By 1852, he seems more in tune with his own physical and spiritual experience and how that fits into the universal fabric. The mountains are not symbols, nor are they mythic. They are, however, for Thoreau evidence of the divine, "We could at length realize the place mountains occupy on the land, and how they come into the general scheme of the universe. When first we climb their summits and observe their lesser irregularities, we do not give credit to the comprehensive intelligence which shaped them; but when afterward we behold their outlines in the horizon, we confess that the hand which moulded their opposite slopes, making one to balance the other, worked round a deep centre, and was privy to the plan of the universe..." This is a more mature Thoreau, out from under his education and mentors.
For me, coming from a zen perspective, I appreciate Thoreau's reliance on his direct experience, but he loses me a bit with the notion of a creative "hand" involved in their making. However, on the other hand (what is the sound of that hand?), in zen there is a saying, "Before I studied Zen, mountains were mountains, and water was water. After studying Zen for some time, mountains were no longer mountains, and water was no longer water. But now, after studying Zen longer, mountains are just mountains, and water is just water." This speaks of a deeper understanding of things not having a separate self, but arising from a myriad of things that are not that self, what in buddhism is called sunyata which translates as emptiness. The Vietnamese Buddhist teacher Thich Nhat Hanh calls this co-arising Interbeing. It is at the heart of zen and what I was referring to in my post on Dogen's Genjokoan.
This is an image from the road leading to Mt. Wachusett. If a hand didn't "mould" the mountain, hands definitely created the ski trails, 3 of which I crossed over on the hike.
If my last hike on North Pack Monadnock was about water, moss, blueberries and ultimately Dogen's Genjokoan, this one seemed all about stones. On the way up I took the Bicentennial Trail to Mountain House Trail which I took to the top. As I documented in my first Mt. Wachusett post, the Bicentennial Trail is rocky and rooty and this day was a bit slick after a brief, overnight shower. To my great pleasure the dampness brought out an unexpected sight: a red eft making his way between the roots. the red eft is the juvenile, land-dwelling stage of the eastern newt. Apologies for the poor image. I was balancing on a slippery root as I made this shot.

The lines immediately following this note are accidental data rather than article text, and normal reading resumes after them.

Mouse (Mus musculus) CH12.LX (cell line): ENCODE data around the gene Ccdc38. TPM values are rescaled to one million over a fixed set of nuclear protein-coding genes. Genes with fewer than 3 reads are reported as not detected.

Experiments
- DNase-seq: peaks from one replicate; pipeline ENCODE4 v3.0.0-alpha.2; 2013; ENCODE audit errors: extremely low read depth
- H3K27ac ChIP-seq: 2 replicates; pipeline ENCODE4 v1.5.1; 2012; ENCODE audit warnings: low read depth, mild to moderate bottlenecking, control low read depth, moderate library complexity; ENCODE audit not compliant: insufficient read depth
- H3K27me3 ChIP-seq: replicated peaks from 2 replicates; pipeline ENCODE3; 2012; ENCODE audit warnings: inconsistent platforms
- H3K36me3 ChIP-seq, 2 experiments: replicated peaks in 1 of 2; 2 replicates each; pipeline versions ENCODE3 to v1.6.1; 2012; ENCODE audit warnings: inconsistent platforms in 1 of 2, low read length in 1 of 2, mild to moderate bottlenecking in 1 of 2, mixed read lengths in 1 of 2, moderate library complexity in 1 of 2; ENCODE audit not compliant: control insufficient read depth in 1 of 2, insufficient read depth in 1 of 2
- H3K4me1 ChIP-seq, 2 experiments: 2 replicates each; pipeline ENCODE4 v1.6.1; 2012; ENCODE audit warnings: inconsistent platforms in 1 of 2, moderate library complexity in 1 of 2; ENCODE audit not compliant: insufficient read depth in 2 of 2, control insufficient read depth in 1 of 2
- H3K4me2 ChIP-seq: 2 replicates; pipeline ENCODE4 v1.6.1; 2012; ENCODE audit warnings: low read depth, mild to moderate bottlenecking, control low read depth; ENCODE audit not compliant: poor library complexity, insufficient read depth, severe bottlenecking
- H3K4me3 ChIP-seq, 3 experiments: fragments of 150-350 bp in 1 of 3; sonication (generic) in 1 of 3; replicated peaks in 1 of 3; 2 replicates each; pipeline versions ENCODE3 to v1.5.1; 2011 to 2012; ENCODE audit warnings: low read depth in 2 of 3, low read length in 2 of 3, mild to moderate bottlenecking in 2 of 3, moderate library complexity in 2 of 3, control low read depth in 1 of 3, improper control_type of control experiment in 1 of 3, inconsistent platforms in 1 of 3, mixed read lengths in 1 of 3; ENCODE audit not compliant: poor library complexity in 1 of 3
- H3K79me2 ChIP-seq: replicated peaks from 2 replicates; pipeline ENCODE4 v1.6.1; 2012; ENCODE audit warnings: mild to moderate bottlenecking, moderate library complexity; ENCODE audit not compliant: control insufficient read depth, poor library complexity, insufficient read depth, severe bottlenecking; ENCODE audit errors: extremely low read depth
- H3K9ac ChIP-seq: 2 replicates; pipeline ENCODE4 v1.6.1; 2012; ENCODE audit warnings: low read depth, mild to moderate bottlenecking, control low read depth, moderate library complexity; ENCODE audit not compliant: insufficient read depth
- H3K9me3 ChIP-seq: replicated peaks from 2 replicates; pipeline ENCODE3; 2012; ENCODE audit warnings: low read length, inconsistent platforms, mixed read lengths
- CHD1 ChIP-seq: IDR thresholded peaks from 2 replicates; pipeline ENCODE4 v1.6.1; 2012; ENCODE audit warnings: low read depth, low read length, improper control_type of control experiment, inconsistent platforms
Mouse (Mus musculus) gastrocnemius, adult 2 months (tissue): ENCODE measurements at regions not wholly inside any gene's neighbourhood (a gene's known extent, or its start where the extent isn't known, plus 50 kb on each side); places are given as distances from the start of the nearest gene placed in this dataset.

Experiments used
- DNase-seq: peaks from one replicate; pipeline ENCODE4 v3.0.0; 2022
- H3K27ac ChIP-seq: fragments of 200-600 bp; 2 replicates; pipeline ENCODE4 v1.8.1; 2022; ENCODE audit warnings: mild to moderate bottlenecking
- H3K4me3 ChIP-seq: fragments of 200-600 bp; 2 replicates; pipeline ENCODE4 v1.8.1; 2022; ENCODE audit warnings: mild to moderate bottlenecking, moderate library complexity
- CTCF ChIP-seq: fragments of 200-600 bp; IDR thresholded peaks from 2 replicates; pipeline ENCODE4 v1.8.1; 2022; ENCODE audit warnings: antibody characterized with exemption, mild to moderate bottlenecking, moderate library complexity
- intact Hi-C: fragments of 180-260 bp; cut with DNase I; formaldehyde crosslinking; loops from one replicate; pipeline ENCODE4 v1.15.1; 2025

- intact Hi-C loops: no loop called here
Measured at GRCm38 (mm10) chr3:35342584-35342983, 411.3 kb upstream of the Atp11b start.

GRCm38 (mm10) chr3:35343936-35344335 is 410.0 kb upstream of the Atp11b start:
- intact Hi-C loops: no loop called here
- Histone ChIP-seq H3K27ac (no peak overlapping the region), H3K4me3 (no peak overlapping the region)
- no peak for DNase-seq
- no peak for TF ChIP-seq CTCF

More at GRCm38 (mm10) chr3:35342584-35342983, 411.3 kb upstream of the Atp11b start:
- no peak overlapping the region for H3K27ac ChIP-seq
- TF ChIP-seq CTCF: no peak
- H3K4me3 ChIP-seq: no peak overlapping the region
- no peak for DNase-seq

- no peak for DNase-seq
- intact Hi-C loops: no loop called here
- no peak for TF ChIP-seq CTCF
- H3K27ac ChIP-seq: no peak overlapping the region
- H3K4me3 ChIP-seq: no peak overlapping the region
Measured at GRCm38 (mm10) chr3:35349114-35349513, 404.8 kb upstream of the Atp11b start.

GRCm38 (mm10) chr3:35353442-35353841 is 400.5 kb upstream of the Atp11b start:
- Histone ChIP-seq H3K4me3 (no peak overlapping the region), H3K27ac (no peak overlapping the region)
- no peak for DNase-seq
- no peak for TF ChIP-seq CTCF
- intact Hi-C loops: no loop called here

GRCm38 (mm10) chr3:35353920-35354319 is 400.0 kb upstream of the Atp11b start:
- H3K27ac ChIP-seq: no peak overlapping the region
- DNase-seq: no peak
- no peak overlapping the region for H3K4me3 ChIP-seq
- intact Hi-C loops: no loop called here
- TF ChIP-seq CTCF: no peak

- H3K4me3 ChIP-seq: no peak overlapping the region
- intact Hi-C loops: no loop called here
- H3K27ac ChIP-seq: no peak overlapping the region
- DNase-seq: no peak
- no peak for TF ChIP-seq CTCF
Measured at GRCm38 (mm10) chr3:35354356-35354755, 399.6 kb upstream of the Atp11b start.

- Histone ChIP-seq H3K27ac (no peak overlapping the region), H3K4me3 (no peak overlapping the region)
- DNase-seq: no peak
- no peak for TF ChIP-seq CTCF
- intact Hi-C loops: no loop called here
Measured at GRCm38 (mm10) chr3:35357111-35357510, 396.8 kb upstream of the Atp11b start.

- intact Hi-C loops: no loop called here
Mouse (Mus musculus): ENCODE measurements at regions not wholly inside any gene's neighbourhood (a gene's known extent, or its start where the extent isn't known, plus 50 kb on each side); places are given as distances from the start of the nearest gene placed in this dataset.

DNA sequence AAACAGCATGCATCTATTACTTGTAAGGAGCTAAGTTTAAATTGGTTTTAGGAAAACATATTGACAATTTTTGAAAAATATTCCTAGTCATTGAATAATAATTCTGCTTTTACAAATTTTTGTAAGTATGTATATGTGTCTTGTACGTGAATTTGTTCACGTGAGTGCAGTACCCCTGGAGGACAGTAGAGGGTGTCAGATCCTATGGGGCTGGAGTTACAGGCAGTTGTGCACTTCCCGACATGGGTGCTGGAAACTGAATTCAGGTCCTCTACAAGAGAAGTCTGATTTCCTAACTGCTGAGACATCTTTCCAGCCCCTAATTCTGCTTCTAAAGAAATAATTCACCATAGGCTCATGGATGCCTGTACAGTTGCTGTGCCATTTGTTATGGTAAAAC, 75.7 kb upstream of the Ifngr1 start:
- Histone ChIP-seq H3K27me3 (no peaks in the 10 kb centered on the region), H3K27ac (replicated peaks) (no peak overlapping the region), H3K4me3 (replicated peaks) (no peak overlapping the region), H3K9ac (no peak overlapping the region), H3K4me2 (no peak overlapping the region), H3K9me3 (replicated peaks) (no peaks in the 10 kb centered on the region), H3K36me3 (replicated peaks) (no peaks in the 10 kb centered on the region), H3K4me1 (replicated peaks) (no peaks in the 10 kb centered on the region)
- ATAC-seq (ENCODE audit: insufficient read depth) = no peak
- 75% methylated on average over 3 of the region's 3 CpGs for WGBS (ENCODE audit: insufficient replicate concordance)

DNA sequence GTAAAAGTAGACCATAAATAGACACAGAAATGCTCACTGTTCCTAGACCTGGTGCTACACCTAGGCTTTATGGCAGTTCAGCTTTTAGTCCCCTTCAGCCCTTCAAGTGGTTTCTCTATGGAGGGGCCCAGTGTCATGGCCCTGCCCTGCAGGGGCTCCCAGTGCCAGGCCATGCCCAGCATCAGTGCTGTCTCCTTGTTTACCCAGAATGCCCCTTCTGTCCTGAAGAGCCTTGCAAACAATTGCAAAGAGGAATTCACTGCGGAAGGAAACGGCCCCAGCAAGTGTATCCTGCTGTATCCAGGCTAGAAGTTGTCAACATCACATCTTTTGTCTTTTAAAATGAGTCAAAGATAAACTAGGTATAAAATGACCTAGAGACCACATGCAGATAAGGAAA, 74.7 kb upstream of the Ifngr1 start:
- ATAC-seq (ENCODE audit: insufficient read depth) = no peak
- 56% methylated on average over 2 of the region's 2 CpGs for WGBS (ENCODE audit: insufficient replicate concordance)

Mountain House Trail is an almost entirely human-built trail ("the comprehensive intelligence which shaped them?"). It is a riprap of stones creating a path up the mountain. American poet Gary Snyder who worked on trail crews out west in the 1950's found a way into his mature poetry through working on ripraps. His breakthrough collection was in fact titled Riprap and Cold Mountain Poems. When I saw this trail the poem immediately came to mind. Snyder, and his work: poetry, essays, and environmental activism, has been and continues to be an important figure for me.
by Gary Snyder
Mountain House Trail
It was quite fun to clunk my stick on the stones as I ascended. It counted my steps and rang out like a gong. It occurred to me that I've had that stick for nearly 20 years. Near the summit I made another little friend. This peeper was hunkered down in the moss. He was no more than 2 inches long, an over-estimate. One of the things I miss, living away from the country as I now do is the sound of peepers in the spring (and tree frogs and owls and crickets and...).
I took the long way round coming down, deciding to visit Balance Rock.
A line drawing. The knot-like area is me circumabulating the top.
a topo version
and the terrain